CMAM in Cambodia – indicators of acute malnutrition for screening

By Jennifer Carter and Joel Conkle

Jennifer Carter is a second year MPH student at the Tulane University School of Public Health and Tropical Medicine in the Department of International Health and Development. She lived and worked in Cambodia for three years before returning to the country in May 2010 as a food security and nutrition intern for UNICEF Cambodia.

Joel Conkle is the Nutrition Specialist at UNICEF Cambodia. He has lived and worked in Camodia for three years and previously worked in Southern Africa as a nutrition data consultant for UNICEF.

The authors acknowledge the contribution of Magna Children at Risk and Samaritan's Purse and their staff for their continued dedication in everyday field work and for sharing the data and experiences reflected in this article. Particular thanks to Denisa Augustinova and Paul McKnight.

This article from Cambodia shares observed differences in acute malnutrition prevalence between WH and MUAC in national survey and some programming data that run counter to the pattern observed in other regions. The authors go on to discuss programming implications for the interim CMAM guidelines in Cambodia.

According to the WHO/UNICEF Joint Statement on WHO child growth standards and the identification of severe malnutrition in infants and children (2009), "the prevalence of severe acute malnutrition.based on weight-for-height below -3 SD of the WHO standards and those based on a mid upper arm circumference (MUAC) cut-off of 115 mm are very similar1." Recent analysis of programme and survey data has shown that this is not the case in Cambodia. This issue has been noted in several studies in sub-Saharan Africa, particularly among pastoralist populations. There has, however, been little research on the discrepancy between weight-for-height (WH) and MUAC derived prevalences of acute malnutrition in Asia, where undernutrition and malnutrition follow very different patterns to other regions of the world.

In Cambodia, UNICEF has supported in-patient treatment of severe acute malnutrition for a number of years. In 2010, along with development partners, UNICEF is supporting the government to develop national guidelines for the management of acute malnutrition and to begin implementation of community screening and health centre based outpatient treatment with Ready to Use Therapeutic Food (RUTF).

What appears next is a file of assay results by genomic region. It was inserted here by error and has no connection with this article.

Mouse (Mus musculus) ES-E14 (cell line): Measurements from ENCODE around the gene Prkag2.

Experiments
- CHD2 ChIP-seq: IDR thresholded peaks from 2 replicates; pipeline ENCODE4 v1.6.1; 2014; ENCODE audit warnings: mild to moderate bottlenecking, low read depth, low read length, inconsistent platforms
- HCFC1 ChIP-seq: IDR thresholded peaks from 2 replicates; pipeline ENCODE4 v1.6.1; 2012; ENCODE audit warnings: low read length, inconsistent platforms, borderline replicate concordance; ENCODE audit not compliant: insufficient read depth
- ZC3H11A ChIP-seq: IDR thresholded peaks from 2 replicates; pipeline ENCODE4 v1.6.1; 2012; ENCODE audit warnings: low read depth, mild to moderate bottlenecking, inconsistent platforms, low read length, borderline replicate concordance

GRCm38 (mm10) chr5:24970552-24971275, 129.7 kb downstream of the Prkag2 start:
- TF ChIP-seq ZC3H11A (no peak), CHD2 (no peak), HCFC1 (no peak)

Community based screening for acute malnutrition in the communities of Phnom Penh

Cambodia programme data

Data from screening by the non-governmental organisations (NGOs), Samaritan's Purse2 and Magna Children at Risk3 indicates that far more children are identified as both moderately and severely acutely malnourished by WH z-scores than by MUAC criteria. Magna screening data (both WH and MUAC were used) was collected at a referral hospital in Kandal province, where the NGO operates a large, comprehensive programme for treatment of moderate and severe acute malnutrition in Cambodia. While the facility is a 24-hour paediatric ward where any sick child will be treated, many people in the surrounding community are aware of Magna's inpatient and outpatient programme for the treatment of malnutrition. Thus the children who comprise the selfselected population, who were screened prior to admission to the facility, are far more likely to present with acute malnutrition than children in a community setting. Recent analysis of data from screening at the Magna health facility shows that the estimated prevalence of moderate and severe wasting among patients (6 to 59 months of age) according to WH (< -2 SD) is 83.1% compared with 65.8% according to MUAC (<125 mm). Differences were also found to be greatest among older children (> 24 months), whereas prevalence estimates derived from WH and MUAC were found to be similar among younger children.

Further new anthropometry data from both Samaritan's Purse (collected in slum communities in Phnom Penh where the NGO is operating) and Magna are being collated and analysed and will be presented in a future issue of Field Exchange. This article focuses on the findings of a reanalysis of the Cambodia Anthropometric Survey (CAS) 20084 prompted by the discrepancy noted between WH and MUAC derived prevalences of wasting in both community and facility-based programmes.

Re-analysis of CAS 2008

The CAS 2008 is a nationally representative sample of 7,495 households with children ages 0 to 59 months, making it the largest national sample of child measurements ever collected in Cambodia. The survey was conducted in order to ascertain the effects of the 2008 food price crisis on the health and nutrition of Cambodians. MUAC was included as an anthropometric measure due to the current debate over the use of WH versus MUAC as measures of acute malnutrition.

A highly significant finding from the survey was that between 2005 and 2008, all improvements in the prevalence of acute malnutrition had effectively halted. According to analysis of the Cambodia Demographic and Health Surveys (CDHS), using the 2006 WHO growth standards for all, between the years 2000 and 2005 Cambodia experienced a 1.7% yearly average decrease in wasting, with the prevalence falling from 16.8% in 2000 to 8.4% in 20055,6. The CAS 2008 determined the prevalence of wasting to be 8.9% and not statistically significantly different from the 2005 estimate7.